According to Carother and Ottaway (189), the U.S. military intervention in Iraq to disseat Saddam Hussein’s dictatorial reign and fighting terrorism was far vaguer from creating democratized Iraq state with stable political economic situation. They argue that it rather illustrates the America’s footprints establishment on the Iraq’s oil reserve that has enabled it to address the rising energy consumption, in America, for a long time. They point out that, during the reign of Saddam Hussein in Iraq, the rich oil reserve of the country was influenced by political economic instability that was characterized by dictatorial practices and unaccountability that was created by the government authorities. The government failed to address the general population’s demands, which in turn resulted in poverty and more deaths. However, they noted that the mode of political and economic intervention in Iraq in the pretence of enhancing political economy was primarily vested on the American’s interest in the Iraq’s oil. According to them, the America’s interest in Iraq’s oil has led to the overthrow of Saddam Hussein’s regime and creation of democratized Iraqi state, which is under the influence of political economic stability.

Additionally, Henry and Springborg (7) note that, while the foreign countries offer assistance in alleviating most of the technical issues, affecting the Middle East countries, especially the Arab nations; they initiate both cultural and commercial strategies that would enable them to penetrate the political and economic diversity of these Arab countries, thereby, exploiting oil reserves. For instance, the United States deployed most of its technical expertise in Saudi Arabia, so as to assist in building the state infrastructures in enhancing its economy. This enabled the American government to establish economic strategies that enabled it to gain control over Saudi Arabia’s oil manufacturing company, known as “The Aramco” (Henry and Springborg, 7). They note that the U.S. involvement in Saudi Arabia, especially through the Aramco Company, ensured political economic stability in the country. The scholars argue that the American government was convinced, that with political stability in the Arab Country, they would be able to continue benefiting from the oil resources. They observe that the U.S. government, through its established local structures, monitored the Saudi Arabia’s economic rivals, whom they though to constitute a menace to the Arab country’s political stability, which in turn would affect its oil production and trading.

On the other hand, oil organization continues to play an important role in determining the nature of political economy of the Middle East counties. According to Tetreault (10), the Organization of the Petroleum Exporting Countries (OPEC) not only helps in exportation and regulation of oil prices by Middle East oil producing countries, but it has also been used in pursuing political goals in the region. She points out that most of the members of the OPEC have adversely disagreed on oil prices, based on their political and economic interests. For instance, she asserts that the evident conflict with Iran that is characterized by religious, ethnic, and even boundary disputes is primarily castigated by the Iran’s demand for increased oil prices.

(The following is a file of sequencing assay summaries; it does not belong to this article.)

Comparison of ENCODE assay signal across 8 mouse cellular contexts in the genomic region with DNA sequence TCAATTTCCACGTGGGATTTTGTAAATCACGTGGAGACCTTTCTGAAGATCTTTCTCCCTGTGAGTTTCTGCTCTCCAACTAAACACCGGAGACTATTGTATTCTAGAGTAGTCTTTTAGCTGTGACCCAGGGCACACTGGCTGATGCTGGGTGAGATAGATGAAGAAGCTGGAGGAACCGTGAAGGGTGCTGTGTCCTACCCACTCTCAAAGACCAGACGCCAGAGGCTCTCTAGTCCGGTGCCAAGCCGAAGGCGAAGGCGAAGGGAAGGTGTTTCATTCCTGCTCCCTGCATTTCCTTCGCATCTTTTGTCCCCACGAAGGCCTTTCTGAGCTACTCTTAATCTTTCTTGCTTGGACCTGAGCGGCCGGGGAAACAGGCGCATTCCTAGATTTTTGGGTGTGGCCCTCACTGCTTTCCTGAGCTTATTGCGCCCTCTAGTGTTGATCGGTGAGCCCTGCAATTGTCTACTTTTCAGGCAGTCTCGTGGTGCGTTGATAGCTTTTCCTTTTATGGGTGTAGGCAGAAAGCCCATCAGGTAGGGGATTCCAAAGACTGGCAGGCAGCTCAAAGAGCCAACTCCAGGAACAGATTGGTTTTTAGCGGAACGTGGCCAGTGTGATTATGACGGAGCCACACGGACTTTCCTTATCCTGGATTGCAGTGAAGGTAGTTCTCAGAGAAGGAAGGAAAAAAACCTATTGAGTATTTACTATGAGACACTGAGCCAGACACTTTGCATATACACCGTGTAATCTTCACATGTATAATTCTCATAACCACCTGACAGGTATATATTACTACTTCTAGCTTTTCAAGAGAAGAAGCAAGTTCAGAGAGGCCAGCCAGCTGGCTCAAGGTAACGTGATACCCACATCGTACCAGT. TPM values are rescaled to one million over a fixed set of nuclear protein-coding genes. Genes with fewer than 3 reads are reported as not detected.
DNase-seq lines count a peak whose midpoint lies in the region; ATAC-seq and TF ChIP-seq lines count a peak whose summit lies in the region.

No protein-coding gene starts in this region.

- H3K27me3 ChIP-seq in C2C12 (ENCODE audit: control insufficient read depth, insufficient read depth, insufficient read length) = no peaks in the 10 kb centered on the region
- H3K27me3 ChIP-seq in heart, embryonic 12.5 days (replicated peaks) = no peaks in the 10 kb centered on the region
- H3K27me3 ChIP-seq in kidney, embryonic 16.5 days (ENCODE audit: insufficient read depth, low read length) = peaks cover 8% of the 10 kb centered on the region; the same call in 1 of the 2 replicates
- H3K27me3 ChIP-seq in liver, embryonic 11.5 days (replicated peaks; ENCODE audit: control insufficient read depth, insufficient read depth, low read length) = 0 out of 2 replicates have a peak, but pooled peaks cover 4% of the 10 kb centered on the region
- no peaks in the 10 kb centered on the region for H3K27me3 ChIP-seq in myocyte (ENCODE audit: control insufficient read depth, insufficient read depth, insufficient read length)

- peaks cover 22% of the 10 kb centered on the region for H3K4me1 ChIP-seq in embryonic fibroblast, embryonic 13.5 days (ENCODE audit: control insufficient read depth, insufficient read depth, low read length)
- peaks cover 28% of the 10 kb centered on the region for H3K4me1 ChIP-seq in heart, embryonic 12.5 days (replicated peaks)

Tetreault (10) notes that most of the rich and populated Middle East countries, such as the Republic of Iran, were campaigning for increased oil prices. Their leaders had felt that this would increase their national income, thereby, creating political and economic stability over other less oil exporting nations. She points out that these Arab countries saw the potential of rising oil prices as a political incentive that would enable them to attack western countries, such as the United States, whom they felt to oppress their liberties. For instance, in 1979, the Iranian revolution under Ayatollah Khomeini imposed an increased oil prices that were not only emulated by other OPEC members, but also determined the foreign currency exchange rates of the region, which was against the United States dollar preference.

Tetreault (10) notes that by this, the Iran revolutionary did not only intend to punish the United States economically, it also established a political influence in the Middle East region. This step enabled it to form a solitary governing unit that determined the political economic stability of the Middle East region. In addition, she points out that Iran was using oil price increase as a slogan that would enable it to transfer its revolutionary movements and ideas to other Islamic countries in the Middle East, where it would dictate their political economic status.


The paper, through addressing oil and political economy in Middle East, has noted that these two phenomena operate mutually, and the change of one equally influences the other one. It has pointed out that oil is an essential political and economic determinant for most Middle East countries, especially the Arab countries, and any process that hinders its production and exportation in Arab countries virtually affects the political economic status of these Middle East countries. The paper illustrated the need for political leaders in Arab countries to exercise their powers effectively and avoid any kind of interventions that would undermine the production and trading of the oil resources. This, in turn, would enhance these countries’ political economic stability. Moreover, it has pointed out that there is a need for leaders to engage in effective governing strategies that will not only boost their countries economic status through resource utilization, but also enhance international relation between their countries and other states.

On the other hand, the paper has illustrated the need to restrain economic and political intervention by the developed countries so as to enhance oil production and exportation in the Middle East. It has noted that the rich oil producing and exporting to Middle East countries should not use their oil exportation capacity as a tool to undermine the trading ability of other countries, as it affects these low exporting states economically and politically.